Loss Is Not a Four-Letter Word

To keep our aging population living the best quality of life possible, we need to understand the issues that can make individuals vulnerable to a sharp decline. Honoring loss and building strength wherever possible is what we must strive to do.
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Old man, thoughtfully, with his wife's hand over his shoulder, on a black background. Alzheimer
Old man, thoughtfully, with his wife's hand over his shoulder, on a black background. Alzheimer

It's no secret that aging is marked by loss--of mobility, sensory acuity, social network, independence, memory. Poets write about the loss. Our aging parents (and we ourselves) complain about it. Google "loss and aging," and you will get 170 million results.

Loss is at the heart of change, and change is at the heart of living. So we see it with great frequency, even if we're not always adept at coping with it. The organization where I work, VNSNY CHOICE Health Plans, takes a holistic view at delivering managed long term care to vulnerable people as they age in their homes and communities. An essential part of that mission is to provide both a bulwark against loss as well as support and resources for coping with it--to help our members make their lives the best they can be given the health challenges they face.

Emotional loss can affect health in myriad ways. Whether someone is navigating the loss of a loved one; a long-time home; a pet; their own physical mobility; their social network; the feeling of autonomy or independence; even loss of their vision or hearing; no matter what the loss, perhaps the most devastating effect is isolation and loneliness. These are often part of a downward spiral that can land a vulnerable person in the hospital unnecessarily. The change that comes from a void left by the loss of someone or something dear to you can be not only difficult to make, it often takes a serious toll on your health.

For someone going through loss, it's often difficult to realize that these transitions don't have to happen alone. At VNSNY CHOICE, our care coordinators are keenly aware of this. Every day they communicate to those in their care that it's ok to ask for--and accept--help from family and friends, from neighbors, and from health care providers who can help you adapt and can connect you to community resources. One new connection that comes out of loss can counteract a downward spiral of isolation, and help stitch life together anew.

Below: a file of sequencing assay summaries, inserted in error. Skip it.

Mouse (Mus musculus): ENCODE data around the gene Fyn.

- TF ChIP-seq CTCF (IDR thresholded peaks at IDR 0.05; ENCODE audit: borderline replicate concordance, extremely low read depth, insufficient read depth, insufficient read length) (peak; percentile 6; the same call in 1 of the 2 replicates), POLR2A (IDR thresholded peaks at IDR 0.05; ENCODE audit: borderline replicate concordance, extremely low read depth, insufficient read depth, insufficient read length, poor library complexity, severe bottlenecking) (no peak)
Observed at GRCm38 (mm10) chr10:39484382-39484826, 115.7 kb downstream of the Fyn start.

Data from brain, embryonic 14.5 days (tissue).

We saw this in evidence when Superstorm Sandy devastated our area in 2012. VNSNY and VNSNY CHOICE were on the ground immediately, delivering medical and behavioral health care, as well as support and connections, to people who had lost their homes, lost whole neighborhoods and a way of life, even lost loved ones. We worked with people--especially the elderly and the most vulnerable New Yorkers--to rebuild communities one day at a time, one person at a time, one familiar comfort, habit or object at a time. To help seniors cope with the losses and begin to heal, we connected them to people they trusted, whether it was a longtime nurse, a neighbor, or a friendly homecare nurse, physical therapist or social worker with a warm blanket, a bottle of water, or way to get prescriptions filled when so many pharmacies and doctor's offices were closed.

It is important to remember that while loss can happen suddenly, rebuilding can take some time and considerable planning, starting with acknowledging what's gone and then, slowly sometimes, identifying steps and personal goals for moving forward.

Alicia Schwartz, a registered nurse with VNSNY CHOICE, still remembers the powerful words of one patient she worked with, a woman in her eighties who had suffered a debilitating stroke. She told her nurse: "The stroke took part of me."